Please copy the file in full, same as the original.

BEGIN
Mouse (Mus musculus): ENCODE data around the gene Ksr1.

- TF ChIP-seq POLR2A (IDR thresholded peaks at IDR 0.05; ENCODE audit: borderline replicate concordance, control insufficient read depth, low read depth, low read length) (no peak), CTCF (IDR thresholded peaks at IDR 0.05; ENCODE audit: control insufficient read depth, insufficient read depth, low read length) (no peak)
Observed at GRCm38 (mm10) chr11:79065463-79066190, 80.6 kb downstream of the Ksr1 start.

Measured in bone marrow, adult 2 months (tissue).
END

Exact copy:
Mouse (Mus musculus): ENCODE data around the gene Ksr1.

- TF ChIP-seq POLR2A (IDR thresholded peaks at IDR 0.05; ENCODE audit: borderline replicate concordance, control insufficient read depth, low read depth, low read length) (no peak), CTCF (IDR thresholded peaks at IDR 0.05; ENCODE audit: control insufficient read depth, insufficient read depth, low read length) (no peak)
Observed at GRCm38 (mm10) chr11:79065463-79066190, 80.6 kb downstream of the Ksr1 start.

Measured in bone marrow, adult 2 months (tissue).